Kharagpur: The famous Indus Valley Civilization stretching across India, Pakistan, Afghanistan, was reportedly wiped out by nature’s fury says research team’s evidence.
Researchers from IIT Kharagpur found evidence that a 900-year-long drought was behind the wipeout of this thriving civilization nearly 4,350 years ago. The study is yet to be published this month in the Quaternary International Journal by Elsevier, TOI reports.
Prevailing droughts in the north-west Himalayas for as many as 900 years forced the inhabitants of the civilization to move towards east and south where the rain conditions were much better to thrive.
According to the Researchers from the geology and geophysics department who had been studying the monsoon’s variability in the region for the past 5,000 years found prevailing droughts had dried up the river water source of this civilization which eventually drove them out of the region to survive.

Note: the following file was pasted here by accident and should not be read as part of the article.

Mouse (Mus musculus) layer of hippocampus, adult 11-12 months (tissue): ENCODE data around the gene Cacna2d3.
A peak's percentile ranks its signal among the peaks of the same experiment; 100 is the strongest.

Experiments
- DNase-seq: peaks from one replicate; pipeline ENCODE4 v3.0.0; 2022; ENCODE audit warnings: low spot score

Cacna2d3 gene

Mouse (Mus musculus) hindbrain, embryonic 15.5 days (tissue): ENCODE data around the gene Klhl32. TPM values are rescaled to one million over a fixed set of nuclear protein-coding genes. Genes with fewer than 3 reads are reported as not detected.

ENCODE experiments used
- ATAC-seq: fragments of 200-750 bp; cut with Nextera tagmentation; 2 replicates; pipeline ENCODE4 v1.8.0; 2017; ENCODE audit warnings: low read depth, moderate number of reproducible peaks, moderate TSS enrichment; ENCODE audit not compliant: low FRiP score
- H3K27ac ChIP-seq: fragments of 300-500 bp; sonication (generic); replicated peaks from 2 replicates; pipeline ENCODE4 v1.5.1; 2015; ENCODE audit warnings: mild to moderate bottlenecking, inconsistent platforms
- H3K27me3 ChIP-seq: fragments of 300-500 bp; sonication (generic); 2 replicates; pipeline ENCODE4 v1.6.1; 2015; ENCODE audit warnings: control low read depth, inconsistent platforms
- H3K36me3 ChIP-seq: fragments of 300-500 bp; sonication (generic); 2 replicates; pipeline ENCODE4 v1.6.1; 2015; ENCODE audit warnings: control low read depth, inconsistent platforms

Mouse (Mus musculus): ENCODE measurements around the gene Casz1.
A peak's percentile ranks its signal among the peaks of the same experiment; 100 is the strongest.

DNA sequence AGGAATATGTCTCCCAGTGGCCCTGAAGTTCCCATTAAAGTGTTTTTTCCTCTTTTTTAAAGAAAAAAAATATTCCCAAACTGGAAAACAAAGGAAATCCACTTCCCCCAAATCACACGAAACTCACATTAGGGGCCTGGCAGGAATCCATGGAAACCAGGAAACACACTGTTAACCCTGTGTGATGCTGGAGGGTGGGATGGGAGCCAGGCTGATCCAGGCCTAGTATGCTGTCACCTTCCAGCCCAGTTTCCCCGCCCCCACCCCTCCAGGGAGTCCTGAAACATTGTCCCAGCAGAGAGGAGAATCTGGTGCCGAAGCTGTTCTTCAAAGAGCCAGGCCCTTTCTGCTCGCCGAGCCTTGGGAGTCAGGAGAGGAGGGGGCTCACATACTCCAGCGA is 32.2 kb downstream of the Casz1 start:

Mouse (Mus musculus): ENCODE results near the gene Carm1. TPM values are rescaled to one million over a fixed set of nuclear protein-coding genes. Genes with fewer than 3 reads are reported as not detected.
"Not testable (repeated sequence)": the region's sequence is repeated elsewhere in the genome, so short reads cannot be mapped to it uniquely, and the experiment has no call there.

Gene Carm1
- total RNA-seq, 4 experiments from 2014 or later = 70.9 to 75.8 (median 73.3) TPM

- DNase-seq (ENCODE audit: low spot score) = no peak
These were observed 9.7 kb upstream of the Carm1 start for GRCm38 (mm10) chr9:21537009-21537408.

The research team from IIT-Kharagpur had mapped a 5,000-year monsoon variability in the Tso Moriri Lake in Leh-Ladakh which has the same glacial source as the region of Indus Valley.
Anil Kumar Gupta, Research lead and a senior faculty of geology said, “The study revealed that from 2,350 BC (4,350 years ago) till 1,450 BC, the monsoon had a major weakening effect over the zone where the civilization flourished. A drought-like situation developed, forcing residents to abandon their settlements in search of greener pastures.”
He added that conditions such as droughts and no rains to thrive in the region drove the inhabitants out towards east and south. Migrants from the region moved towards the Ganga-Yamuna valley towards eastern and central Uttar Pradesh, Bihar and Bengal in the east of Madhya Pradesh, south of Vindhyachal and south of Gujarat.